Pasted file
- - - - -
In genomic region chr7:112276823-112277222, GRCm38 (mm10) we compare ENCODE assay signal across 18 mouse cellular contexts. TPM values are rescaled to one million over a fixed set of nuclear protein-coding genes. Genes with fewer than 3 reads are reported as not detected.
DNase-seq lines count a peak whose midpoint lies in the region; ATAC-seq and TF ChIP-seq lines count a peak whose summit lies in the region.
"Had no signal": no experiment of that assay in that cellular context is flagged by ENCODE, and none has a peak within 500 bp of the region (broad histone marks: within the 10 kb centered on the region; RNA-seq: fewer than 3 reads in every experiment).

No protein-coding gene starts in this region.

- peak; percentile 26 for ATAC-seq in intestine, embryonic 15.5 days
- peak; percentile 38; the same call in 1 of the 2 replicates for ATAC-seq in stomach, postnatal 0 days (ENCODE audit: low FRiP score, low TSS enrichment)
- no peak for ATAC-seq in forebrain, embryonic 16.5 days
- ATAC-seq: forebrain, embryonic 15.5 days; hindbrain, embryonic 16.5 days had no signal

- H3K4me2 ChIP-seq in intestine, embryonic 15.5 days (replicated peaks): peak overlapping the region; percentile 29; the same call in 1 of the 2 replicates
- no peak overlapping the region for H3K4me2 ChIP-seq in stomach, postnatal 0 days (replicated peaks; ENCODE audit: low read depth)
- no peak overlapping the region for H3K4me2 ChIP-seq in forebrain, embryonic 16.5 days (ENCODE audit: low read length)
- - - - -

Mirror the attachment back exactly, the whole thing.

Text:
In genomic region chr7:112276823-112277222, GRCm38 (mm10) we compare ENCODE assay signal across 18 mouse cellular contexts. TPM values are rescaled to one million over a fixed set of nuclear protein-coding genes. Genes with fewer than 3 reads are reported as not detected.
DNase-seq lines count a peak whose midpoint lies in the region; ATAC-seq and TF ChIP-seq lines count a peak whose summit lies in the region.
"Had no signal": no experiment of that assay in that cellular context is flagged by ENCODE, and none has a peak within 500 bp of the region (broad histone marks: within the 10 kb centered on the region; RNA-seq: fewer than 3 reads in every experiment).

No protein-coding gene starts in this region.

- peak; percentile 26 for ATAC-seq in intestine, embryonic 15.5 days
- peak; percentile 38; the same call in 1 of the 2 replicates for ATAC-seq in stomach, postnatal 0 days (ENCODE audit: low FRiP score, low TSS enrichment)
- no peak for ATAC-seq in forebrain, embryonic 16.5 days
- ATAC-seq: forebrain, embryonic 15.5 days; hindbrain, embryonic 16.5 days had no signal

- H3K4me2 ChIP-seq in intestine, embryonic 15.5 days (replicated peaks): peak overlapping the region; percentile 29; the same call in 1 of the 2 replicates
- no peak overlapping the region for H3K4me2 ChIP-seq in stomach, postnatal 0 days (replicated peaks; ENCODE audit: low read depth)
- no peak overlapping the region for H3K4me2 ChIP-seq in forebrain, embryonic 16.5 days (ENCODE audit: low read length)